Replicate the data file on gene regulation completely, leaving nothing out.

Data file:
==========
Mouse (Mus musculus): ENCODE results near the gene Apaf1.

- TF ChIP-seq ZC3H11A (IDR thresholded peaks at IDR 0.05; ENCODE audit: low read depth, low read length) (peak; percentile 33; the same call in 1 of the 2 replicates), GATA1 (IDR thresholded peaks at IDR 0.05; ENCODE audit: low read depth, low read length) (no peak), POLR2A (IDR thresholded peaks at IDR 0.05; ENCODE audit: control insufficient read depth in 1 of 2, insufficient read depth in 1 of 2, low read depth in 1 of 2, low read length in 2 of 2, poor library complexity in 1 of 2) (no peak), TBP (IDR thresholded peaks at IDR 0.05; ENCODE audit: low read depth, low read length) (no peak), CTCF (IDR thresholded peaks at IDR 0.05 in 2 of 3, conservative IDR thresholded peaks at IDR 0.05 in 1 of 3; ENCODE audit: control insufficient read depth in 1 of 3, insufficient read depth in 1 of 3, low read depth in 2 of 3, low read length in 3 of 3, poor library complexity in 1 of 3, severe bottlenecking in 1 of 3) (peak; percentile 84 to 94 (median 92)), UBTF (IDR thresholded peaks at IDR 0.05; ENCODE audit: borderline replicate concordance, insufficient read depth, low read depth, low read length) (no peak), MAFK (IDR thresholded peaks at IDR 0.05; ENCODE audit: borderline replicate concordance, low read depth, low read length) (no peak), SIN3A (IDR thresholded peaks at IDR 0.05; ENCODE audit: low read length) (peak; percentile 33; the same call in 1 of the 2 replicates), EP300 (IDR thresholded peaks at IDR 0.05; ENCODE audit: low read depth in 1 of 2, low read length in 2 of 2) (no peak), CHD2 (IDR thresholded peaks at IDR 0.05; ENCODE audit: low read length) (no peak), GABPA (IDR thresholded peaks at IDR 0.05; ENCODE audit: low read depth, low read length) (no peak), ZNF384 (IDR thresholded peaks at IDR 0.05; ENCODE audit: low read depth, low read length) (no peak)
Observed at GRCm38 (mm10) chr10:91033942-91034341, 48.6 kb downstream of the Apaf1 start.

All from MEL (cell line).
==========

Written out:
Mouse (Mus musculus): ENCODE results near the gene Apaf1.

- TF ChIP-seq ZC3H11A (IDR thresholded peaks at IDR 0.05; ENCODE audit: low read depth, low read length) (peak; percentile 33; the same call in 1 of the 2 replicates), GATA1 (IDR thresholded peaks at IDR 0.05; ENCODE audit: low read depth, low read length) (no peak), POLR2A (IDR thresholded peaks at IDR 0.05; ENCODE audit: control insufficient read depth in 1 of 2, insufficient read depth in 1 of 2, low read depth in 1 of 2, low read length in 2 of 2, poor library complexity in 1 of 2) (no peak), TBP (IDR thresholded peaks at IDR 0.05; ENCODE audit: low read depth, low read length) (no peak), CTCF (IDR thresholded peaks at IDR 0.05 in 2 of 3, conservative IDR thresholded peaks at IDR 0.05 in 1 of 3; ENCODE audit: control insufficient read depth in 1 of 3, insufficient read depth in 1 of 3, low read depth in 2 of 3, low read length in 3 of 3, poor library complexity in 1 of 3, severe bottlenecking in 1 of 3) (peak; percentile 84 to 94 (median 92)), UBTF (IDR thresholded peaks at IDR 0.05; ENCODE audit: borderline replicate concordance, insufficient read depth, low read depth, low read length) (no peak), MAFK (IDR thresholded peaks at IDR 0.05; ENCODE audit: borderline replicate concordance, low read depth, low read length) (no peak), SIN3A (IDR thresholded peaks at IDR 0.05; ENCODE audit: low read length) (peak; percentile 33; the same call in 1 of the 2 replicates), EP300 (IDR thresholded peaks at IDR 0.05; ENCODE audit: low read depth in 1 of 2, low read length in 2 of 2) (no peak), CHD2 (IDR thresholded peaks at IDR 0.05; ENCODE audit: low read length) (no peak), GABPA (IDR thresholded peaks at IDR 0.05; ENCODE audit: low read depth, low read length) (no peak), ZNF384 (IDR thresholded peaks at IDR 0.05; ENCODE audit: low read depth, low read length) (no peak)
Observed at GRCm38 (mm10) chr10:91033942-91034341, 48.6 kb downstream of the Apaf1 start.

All from MEL (cell line).